Changes in land-use and climate affect the distribution and diversity of plant and animal species at different spatiotemporal scales. The extent to which species-specific phenotypic plasticity and biotic interactions mediate organismal adaptation to changing environments, however, remains poorly understood. Woody plant expansion is threatening the extent of alpine grasslands worldwide, and evaluating and predicting its effects on herbivores is of crucial importance. Here, we explore the impact of shrubification on the feeding efficiency of Pyrenean chamois (Rupicapra p. pyrenaica), as well as on the three most abundant coexisting domestic ungulate species: cattle, sheep and horses. We use observational diet composition from May to October and model different scenarios of vegetation availability where shrubland and woodland proliferate at the expense of grassland. We then predicted if the four ungulate species could efficiently utilize their food landscapes with their current dietary specificities measuring their niche breath in each scenario. We observed that the wild counterpart, due to a higher trophic plasticity, is less disturbed by shrubification compared to livestock, which rely primarily on herbaceous plants and will be affected 3.6 times more. Our results suggest that mixed feeders, such as chamois, could benefit from fallow landscapes, and that mountain farmers are at a growing economic risk worldwide due to changing land-use practices and climate conditions. © 2019 John Wiley & Sons Ltd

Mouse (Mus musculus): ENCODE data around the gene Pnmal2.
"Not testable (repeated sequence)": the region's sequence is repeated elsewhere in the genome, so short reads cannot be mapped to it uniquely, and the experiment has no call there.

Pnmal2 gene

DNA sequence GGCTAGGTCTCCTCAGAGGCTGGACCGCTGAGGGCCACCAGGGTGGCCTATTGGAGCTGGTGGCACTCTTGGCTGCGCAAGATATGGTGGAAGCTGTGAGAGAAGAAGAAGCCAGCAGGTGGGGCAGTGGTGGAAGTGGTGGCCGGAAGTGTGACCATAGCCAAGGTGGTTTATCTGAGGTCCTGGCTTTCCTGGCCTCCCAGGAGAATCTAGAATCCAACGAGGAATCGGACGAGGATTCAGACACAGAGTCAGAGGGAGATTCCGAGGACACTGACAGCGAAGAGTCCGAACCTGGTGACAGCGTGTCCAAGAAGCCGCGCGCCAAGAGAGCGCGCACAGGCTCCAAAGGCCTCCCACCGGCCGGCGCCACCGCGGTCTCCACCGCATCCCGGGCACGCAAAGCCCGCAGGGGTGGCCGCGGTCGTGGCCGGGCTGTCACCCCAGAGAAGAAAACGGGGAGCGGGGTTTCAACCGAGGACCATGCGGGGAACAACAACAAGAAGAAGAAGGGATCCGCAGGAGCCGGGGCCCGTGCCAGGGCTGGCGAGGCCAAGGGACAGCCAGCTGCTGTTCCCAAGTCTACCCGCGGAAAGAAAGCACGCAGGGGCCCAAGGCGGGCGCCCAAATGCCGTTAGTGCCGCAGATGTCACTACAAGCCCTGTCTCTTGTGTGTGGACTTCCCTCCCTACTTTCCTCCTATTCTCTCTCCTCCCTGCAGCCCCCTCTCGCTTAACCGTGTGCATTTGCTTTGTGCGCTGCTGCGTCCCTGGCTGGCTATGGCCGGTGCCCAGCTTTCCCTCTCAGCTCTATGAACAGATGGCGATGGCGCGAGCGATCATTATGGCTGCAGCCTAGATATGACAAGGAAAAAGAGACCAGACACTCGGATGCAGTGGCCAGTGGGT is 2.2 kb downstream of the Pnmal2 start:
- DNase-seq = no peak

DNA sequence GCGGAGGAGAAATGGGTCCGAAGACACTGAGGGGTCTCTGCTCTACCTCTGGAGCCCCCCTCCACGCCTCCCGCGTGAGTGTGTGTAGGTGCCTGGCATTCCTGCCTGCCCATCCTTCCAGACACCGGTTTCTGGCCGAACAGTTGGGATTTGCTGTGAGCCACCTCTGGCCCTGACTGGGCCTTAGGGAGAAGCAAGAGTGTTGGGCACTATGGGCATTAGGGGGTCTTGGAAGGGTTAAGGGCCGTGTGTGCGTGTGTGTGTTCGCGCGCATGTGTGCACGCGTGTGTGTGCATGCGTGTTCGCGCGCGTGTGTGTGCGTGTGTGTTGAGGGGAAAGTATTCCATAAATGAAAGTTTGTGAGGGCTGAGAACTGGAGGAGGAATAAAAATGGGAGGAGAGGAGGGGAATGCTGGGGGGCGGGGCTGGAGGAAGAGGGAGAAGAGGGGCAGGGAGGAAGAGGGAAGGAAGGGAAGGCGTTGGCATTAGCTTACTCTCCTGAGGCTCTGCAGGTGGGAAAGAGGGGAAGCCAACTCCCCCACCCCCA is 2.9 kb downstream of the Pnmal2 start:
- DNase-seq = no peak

Fernández-Martínez M., Sardans J., Chevallier F., Ciais P., Obersteiner M., Vicca S., Canadell J.G., Bastos A., Friedlingstein P., Sitch S., Piao S.L., Janssens I.A., Peñuelas J. (2019) Global trends in carbon sinks and their relationships with CO2 and temperature. Nature Climate Change. 9: 73-79.LinkDoi: 10.1038/s41558-018-0367-7
Elevated CO2 concentrations increase photosynthesis and, potentially, net ecosystem production (NEP), meaning a greater CO2 uptake. Climate, nutrients and ecosystem structure, however, influence the effect of increasing CO2. Here we analysed global NEP from MACC-II and Jena CarboScope atmospheric inversions and ten dynamic global vegetation models (TRENDY), using statistical models to attribute the trends in NEP to its potential drivers: CO2, climatic variables and land-use change. We found that an increased CO2 was consistently associated with an increased NEP (1995–2014). Conversely, increased temperatures were negatively associated with NEP. Using the two atmospheric inversions and TRENDY, the estimated global sensitivities for CO2 were 6.0 ± 0.1, 8.1 ± 0.3 and 3.1 ± 0.1 PgC per 100 ppm (~1 °C increase), and −0.5 ± 0.2, −0.9 ± 0.4 and −1.1 ± 0.1 PgC °C−1 for temperature. These results indicate a positive CO2 effect on terrestrial C sinks that is constrained by climate warming. © 2018, The Author(s), under exclusive licence to Springer Nature Limited.
Grau O., Saravesi K., Ninot J.M., Geml J., Markkola A., Ahonen S.H., Peñuelas J. (2019) Encroachment of shrubs into subalpine grasslands in the Pyrenees modifies the structure of soil fungal communities and soil properties. FEMS microbiology ecology. 95: 0-0.LinkDoi: 10.1093/femsec/fiz028